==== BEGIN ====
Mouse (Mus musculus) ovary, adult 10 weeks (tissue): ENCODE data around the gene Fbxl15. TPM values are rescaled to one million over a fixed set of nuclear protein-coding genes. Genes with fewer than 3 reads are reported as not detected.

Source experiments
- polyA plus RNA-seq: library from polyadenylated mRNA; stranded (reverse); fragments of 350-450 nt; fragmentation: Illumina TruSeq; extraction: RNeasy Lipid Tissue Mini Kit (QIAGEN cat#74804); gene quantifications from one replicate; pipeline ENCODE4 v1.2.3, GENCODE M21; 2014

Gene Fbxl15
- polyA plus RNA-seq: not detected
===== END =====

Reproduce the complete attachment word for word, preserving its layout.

Mouse (Mus musculus) ovary, adult 10 weeks (tissue): ENCODE data around the gene Fbxl15. TPM values are rescaled to one million over a fixed set of nuclear protein-coding genes. Genes with fewer than 3 reads are reported as not detected.

Source experiments
- polyA plus RNA-seq: library from polyadenylated mRNA; stranded (reverse); fragments of 350-450 nt; fragmentation: Illumina TruSeq; extraction: RNeasy Lipid Tissue Mini Kit (QIAGEN cat#74804); gene quantifications from one replicate; pipeline ENCODE4 v1.2.3, GENCODE M21; 2014

Gene Fbxl15
- polyA plus RNA-seq: not detected